Energy service firm Texo Group has “parted company” with its managing director and replaced him with its owner’s son.
Texo – which is headquartered in Westhill, Aberdeenshire, and has a base at the Port of Dundee – has also “refined” the business by trimming the number of group divisions to six from almost 10.
Company bosses believe the streamlined group can capture a bigger market share and turn a profit in its second full-year of trading.
The push will be spearheaded by new group managing director Chris Smith, whose father is executive chairman and backer Hayden Smith.
Mr Smith Jnr said predecessor Robert Dalziel had “taken the business as far as he could”.
Mr Dalziel declined to comment.
In September, Mr Dalziel said Texo had enjoyed “stratospheric” growth and lauded Mr Smith Snr, 80, for supporting the business.
New boss Mr Smith Jnr, 45, worked in the scaffolding trade for about 30 years with Trad Scaffolding.
The sale of that business to French giant Altrad six years ago made his father’s fortune.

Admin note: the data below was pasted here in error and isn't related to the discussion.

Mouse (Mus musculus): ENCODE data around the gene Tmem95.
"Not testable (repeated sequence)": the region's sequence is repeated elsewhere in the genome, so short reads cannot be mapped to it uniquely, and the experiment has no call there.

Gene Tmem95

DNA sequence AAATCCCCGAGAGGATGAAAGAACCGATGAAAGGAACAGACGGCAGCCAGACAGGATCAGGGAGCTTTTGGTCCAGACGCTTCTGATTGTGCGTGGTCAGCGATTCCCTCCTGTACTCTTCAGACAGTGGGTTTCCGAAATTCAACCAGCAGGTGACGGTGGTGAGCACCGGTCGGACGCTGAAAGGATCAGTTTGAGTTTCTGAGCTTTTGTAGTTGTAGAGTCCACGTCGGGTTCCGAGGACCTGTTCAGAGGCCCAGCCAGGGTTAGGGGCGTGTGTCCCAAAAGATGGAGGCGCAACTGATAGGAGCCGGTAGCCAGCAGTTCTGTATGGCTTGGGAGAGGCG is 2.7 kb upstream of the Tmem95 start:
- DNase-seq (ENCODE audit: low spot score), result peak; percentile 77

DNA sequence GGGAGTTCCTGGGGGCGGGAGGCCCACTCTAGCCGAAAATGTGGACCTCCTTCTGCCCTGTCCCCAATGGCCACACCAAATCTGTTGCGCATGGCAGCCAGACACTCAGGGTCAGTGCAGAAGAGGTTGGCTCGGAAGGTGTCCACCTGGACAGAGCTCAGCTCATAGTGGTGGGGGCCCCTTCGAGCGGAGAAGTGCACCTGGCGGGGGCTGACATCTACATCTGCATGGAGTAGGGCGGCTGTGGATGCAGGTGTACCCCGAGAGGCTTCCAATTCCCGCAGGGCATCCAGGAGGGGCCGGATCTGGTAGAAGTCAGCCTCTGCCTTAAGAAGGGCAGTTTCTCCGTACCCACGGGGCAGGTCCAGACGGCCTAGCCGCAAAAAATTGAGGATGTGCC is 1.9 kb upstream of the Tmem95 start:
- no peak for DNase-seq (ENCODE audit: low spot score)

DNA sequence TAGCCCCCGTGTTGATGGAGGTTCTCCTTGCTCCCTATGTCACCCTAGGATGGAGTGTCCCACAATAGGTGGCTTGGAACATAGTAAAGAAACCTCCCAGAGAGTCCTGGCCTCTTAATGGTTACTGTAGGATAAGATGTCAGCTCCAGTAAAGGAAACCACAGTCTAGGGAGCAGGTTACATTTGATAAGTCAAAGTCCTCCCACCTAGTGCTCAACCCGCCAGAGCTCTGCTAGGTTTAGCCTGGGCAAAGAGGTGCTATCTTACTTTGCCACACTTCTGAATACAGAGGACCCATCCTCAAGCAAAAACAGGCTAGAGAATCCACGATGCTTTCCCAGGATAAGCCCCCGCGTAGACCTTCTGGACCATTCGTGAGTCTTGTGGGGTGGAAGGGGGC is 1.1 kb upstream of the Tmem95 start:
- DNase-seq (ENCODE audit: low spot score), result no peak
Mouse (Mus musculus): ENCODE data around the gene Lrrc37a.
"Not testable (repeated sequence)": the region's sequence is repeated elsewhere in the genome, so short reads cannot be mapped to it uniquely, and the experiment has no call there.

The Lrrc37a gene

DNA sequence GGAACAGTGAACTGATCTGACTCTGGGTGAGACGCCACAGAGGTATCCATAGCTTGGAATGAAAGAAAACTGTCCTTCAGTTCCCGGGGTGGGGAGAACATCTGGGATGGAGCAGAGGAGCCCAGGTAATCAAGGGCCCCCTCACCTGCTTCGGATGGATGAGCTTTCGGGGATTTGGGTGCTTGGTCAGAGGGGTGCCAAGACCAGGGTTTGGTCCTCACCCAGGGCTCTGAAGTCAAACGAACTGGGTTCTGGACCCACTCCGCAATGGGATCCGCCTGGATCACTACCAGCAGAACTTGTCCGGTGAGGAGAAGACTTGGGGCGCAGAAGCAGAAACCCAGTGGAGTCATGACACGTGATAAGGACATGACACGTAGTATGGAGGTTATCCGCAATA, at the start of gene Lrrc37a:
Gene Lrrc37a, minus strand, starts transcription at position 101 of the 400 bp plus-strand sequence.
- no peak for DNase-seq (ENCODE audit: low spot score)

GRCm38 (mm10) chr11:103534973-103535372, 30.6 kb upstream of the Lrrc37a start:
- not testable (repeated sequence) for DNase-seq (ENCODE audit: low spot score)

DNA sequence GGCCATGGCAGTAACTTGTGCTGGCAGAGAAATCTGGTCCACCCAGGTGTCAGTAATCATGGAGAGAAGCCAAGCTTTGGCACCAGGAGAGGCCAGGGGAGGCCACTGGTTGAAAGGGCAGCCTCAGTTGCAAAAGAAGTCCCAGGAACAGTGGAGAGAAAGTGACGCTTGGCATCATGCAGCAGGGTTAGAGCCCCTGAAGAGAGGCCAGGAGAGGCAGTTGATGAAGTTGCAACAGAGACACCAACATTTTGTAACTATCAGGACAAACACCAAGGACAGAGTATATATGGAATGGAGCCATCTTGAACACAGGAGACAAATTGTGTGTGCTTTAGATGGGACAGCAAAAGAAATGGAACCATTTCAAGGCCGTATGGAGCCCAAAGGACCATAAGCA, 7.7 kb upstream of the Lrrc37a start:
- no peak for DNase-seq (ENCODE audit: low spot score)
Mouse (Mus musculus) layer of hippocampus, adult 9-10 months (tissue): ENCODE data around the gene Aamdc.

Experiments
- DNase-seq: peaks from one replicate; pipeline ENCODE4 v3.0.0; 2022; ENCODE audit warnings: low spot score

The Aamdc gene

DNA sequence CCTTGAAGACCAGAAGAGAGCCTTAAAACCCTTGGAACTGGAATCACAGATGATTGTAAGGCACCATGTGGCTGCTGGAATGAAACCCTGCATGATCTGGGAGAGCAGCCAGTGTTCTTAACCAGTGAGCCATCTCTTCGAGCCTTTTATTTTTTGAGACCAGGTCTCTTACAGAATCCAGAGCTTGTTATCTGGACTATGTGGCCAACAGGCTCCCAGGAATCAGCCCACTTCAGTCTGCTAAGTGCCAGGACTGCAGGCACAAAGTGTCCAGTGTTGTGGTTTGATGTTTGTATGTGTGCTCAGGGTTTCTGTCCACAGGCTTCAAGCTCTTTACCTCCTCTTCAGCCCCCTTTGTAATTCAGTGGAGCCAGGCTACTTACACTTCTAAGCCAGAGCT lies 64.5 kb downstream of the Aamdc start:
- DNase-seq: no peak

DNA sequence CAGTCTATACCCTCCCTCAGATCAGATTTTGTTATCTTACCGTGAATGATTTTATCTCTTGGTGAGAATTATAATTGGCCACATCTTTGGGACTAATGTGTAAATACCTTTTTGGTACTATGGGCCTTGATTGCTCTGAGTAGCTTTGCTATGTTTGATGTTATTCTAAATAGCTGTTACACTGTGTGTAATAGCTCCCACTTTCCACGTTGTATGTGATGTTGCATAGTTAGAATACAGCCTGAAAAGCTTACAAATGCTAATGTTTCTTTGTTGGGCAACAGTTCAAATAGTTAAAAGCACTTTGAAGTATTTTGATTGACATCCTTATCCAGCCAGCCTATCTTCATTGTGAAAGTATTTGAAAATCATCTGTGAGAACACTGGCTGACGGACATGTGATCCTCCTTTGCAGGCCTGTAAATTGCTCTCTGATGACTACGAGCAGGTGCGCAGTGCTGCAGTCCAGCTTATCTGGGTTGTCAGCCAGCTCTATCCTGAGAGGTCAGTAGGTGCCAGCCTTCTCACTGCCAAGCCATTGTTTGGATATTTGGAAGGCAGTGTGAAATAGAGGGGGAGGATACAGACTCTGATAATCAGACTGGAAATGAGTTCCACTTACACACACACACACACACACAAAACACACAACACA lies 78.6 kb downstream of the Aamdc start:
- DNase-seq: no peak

Mr Smith Jnr remained with Trad for several years after the transaction. He then joined Texo’s drone survey and inspection business, which he manages from its headquarters in Essex.
Following the reshuffle, much of the day-to-day running of Texo Group will be handled by commercial director John Black.
He said Texo would focus on raising the group’s profile and making sure the market is aware of the “full scale” of its design, construction and maintenance “competencies”.
Mr Smith Jnr said he felt Texo had fallen short in that regard.
Major projects awarded to Texo include the upgrade of a Valaris-owned jack-up rig at the Port of Dundee as part of a contract worth in excess of £1 million.
Orkney-based Orbital Marine Power has picked Texo to manufacture its new O2 tidal turbine, again in Dundee.
Upon launching in July 2018, Texo said it would create up to 1,000 new jobs and generate annual revenues in excess of £100m within five years, and that remains the ambition.
The group has expanded rapidly during its fledgling weeks and months through acquisitions and the opening of new offices and manufacturing bases.
Dave Penny, group finance director, said Texo turned over about £22m in its first full accounting period, to November 25, 2019.
Mr Penny said the group hadn’t made a profit in that time, but stressed that Texo hadn’t anticipated a surplus in year one.
He said bosses had prioritised an “aggressive growth strategy” and made a conscious decision to get infrastructure in place early. He said Texo would now focus on “the bottom line”.